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In Boston, we are all connected through our water. People, who live, work in, or visit the city all enjoy our harbor, rivers, brooks, and ponds – our waterways – and keeping them pollution-free is a priority. When it rains or snows, the water that flows down our streets and sidewalks, called stormwater, picks up materials along the way.

Stormwater flows through our neighborhoods, into catch basins, then into streams, rivers, and eventually into Boston Harbor. Catch basins are the grates on our streets, which collect the stormwater runoff and anything unintentionally placed or purposefully dumped on the street. Catch basins connect to the storm drain system, which moves the water and everything in the water, into the Charles, Neponset, and Mystic Rivers and into the harbor. The storm drain system is not connected to the sewer system, so the stormwater runs directly into waterways and the harbor.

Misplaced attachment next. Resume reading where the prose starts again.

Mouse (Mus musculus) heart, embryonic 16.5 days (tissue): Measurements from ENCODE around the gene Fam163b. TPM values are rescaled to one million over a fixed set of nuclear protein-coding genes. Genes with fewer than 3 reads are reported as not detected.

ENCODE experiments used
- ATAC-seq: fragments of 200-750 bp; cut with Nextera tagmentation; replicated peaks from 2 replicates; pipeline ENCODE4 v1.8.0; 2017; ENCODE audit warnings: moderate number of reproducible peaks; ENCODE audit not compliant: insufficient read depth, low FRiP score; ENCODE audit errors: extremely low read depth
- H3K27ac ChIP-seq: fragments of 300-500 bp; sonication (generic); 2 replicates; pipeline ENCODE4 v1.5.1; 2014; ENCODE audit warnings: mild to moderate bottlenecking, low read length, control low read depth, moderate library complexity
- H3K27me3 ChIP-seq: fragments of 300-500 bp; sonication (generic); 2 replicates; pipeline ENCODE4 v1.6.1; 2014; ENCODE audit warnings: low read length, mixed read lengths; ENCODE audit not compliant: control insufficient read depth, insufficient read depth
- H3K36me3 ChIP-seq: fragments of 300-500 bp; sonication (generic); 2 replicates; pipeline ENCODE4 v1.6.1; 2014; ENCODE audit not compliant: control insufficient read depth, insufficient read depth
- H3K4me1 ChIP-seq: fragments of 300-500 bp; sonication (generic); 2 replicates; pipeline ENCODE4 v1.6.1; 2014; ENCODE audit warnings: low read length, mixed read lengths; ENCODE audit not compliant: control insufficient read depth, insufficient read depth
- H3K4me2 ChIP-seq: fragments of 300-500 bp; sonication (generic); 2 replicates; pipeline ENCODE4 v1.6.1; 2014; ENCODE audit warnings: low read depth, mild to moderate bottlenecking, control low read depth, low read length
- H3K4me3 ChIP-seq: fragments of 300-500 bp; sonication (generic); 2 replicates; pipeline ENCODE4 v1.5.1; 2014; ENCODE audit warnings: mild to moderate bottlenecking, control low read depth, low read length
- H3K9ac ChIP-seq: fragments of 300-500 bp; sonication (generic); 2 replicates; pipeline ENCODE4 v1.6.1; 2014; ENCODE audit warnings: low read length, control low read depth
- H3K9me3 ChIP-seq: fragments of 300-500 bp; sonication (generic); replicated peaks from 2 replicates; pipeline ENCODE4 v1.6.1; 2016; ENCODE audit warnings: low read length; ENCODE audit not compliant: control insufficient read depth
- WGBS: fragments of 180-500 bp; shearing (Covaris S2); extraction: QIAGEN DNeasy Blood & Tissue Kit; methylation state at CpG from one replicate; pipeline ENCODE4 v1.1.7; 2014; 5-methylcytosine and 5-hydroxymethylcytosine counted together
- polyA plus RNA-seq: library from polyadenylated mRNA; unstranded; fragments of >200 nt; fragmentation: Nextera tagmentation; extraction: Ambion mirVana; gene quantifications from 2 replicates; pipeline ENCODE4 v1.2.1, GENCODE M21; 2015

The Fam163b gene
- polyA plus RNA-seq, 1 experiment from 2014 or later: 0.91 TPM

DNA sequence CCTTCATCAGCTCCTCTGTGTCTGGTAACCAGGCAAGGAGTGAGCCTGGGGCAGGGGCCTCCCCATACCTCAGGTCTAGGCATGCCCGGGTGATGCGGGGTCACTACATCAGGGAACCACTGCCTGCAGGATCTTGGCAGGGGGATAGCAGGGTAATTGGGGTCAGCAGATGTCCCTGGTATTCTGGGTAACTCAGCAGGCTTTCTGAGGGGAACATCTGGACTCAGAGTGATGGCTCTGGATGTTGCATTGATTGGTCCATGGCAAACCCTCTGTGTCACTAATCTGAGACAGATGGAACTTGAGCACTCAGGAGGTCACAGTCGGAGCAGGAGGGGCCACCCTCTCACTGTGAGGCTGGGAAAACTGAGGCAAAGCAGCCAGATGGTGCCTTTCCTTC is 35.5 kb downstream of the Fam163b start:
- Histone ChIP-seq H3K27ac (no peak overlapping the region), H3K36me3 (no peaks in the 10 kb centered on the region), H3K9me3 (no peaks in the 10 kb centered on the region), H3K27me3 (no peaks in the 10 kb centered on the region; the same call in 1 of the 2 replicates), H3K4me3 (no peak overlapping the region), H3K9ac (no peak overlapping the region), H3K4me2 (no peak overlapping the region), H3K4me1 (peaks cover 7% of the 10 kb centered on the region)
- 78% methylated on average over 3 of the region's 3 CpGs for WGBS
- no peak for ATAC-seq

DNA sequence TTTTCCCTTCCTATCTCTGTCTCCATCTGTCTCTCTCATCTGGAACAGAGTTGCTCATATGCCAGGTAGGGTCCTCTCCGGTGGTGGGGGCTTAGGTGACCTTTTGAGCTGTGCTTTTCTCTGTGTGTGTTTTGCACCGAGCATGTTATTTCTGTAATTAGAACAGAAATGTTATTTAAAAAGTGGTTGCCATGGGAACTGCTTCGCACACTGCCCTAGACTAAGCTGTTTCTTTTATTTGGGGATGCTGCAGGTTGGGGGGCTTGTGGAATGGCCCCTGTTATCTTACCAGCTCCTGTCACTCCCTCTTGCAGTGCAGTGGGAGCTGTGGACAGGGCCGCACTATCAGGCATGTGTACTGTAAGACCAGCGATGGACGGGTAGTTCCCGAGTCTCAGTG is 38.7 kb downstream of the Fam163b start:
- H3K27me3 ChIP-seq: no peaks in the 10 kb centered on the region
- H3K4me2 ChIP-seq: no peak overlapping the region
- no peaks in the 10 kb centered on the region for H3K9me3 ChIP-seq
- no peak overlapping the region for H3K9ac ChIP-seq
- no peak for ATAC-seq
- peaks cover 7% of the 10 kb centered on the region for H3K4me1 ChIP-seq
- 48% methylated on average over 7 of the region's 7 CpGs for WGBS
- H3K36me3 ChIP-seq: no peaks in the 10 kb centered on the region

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What Is Stormwater Pollution?

Discarded items, including trash and pet waste, and hazardous materials, such as pesticides, fertilizers, automotive fluids, motor oil, and paint on the ground are picked up by stormwater and can flow into the storm drain system. These pollutants can be harmful to water quality and the environment. By properly disposing of these items and keeping them from entering the storm drain system, you can help prevent pollution in Boston’s waterways.

What Can We Do? 

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Residential Property